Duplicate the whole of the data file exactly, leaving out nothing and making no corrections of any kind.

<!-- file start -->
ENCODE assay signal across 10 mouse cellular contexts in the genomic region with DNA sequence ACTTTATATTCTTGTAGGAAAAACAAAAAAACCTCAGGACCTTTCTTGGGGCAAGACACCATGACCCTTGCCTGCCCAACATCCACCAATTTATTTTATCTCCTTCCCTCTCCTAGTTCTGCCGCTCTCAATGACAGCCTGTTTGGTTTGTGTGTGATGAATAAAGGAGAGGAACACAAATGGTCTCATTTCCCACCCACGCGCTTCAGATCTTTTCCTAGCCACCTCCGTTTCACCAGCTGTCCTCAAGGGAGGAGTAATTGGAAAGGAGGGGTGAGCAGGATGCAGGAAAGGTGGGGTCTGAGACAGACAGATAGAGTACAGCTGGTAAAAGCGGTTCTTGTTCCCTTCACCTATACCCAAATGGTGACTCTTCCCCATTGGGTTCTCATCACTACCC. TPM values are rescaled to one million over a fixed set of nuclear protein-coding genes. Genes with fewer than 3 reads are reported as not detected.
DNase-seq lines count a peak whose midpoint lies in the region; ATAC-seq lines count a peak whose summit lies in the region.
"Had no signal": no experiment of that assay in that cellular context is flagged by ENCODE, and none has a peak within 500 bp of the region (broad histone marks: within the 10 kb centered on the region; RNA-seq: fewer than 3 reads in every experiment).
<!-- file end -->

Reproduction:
ENCODE assay signal across 10 mouse cellular contexts in the genomic region with DNA sequence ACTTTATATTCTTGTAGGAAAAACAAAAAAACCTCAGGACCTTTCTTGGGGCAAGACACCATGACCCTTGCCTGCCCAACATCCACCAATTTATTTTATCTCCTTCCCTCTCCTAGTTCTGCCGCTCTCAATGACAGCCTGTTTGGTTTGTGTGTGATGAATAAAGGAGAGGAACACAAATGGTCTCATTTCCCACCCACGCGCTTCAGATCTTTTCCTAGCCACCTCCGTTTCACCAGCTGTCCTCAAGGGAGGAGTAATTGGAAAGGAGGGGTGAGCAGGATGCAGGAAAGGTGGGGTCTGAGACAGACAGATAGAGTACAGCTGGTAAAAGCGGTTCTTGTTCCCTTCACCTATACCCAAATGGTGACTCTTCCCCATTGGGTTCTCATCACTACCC. TPM values are rescaled to one million over a fixed set of nuclear protein-coding genes. Genes with fewer than 3 reads are reported as not detected.
DNase-seq lines count a peak whose midpoint lies in the region; ATAC-seq lines count a peak whose summit lies in the region.
"Had no signal": no experiment of that assay in that cellular context is flagged by ENCODE, and none has a peak within 500 bp of the region (broad histone marks: within the 10 kb centered on the region; RNA-seq: fewer than 3 reads in every experiment).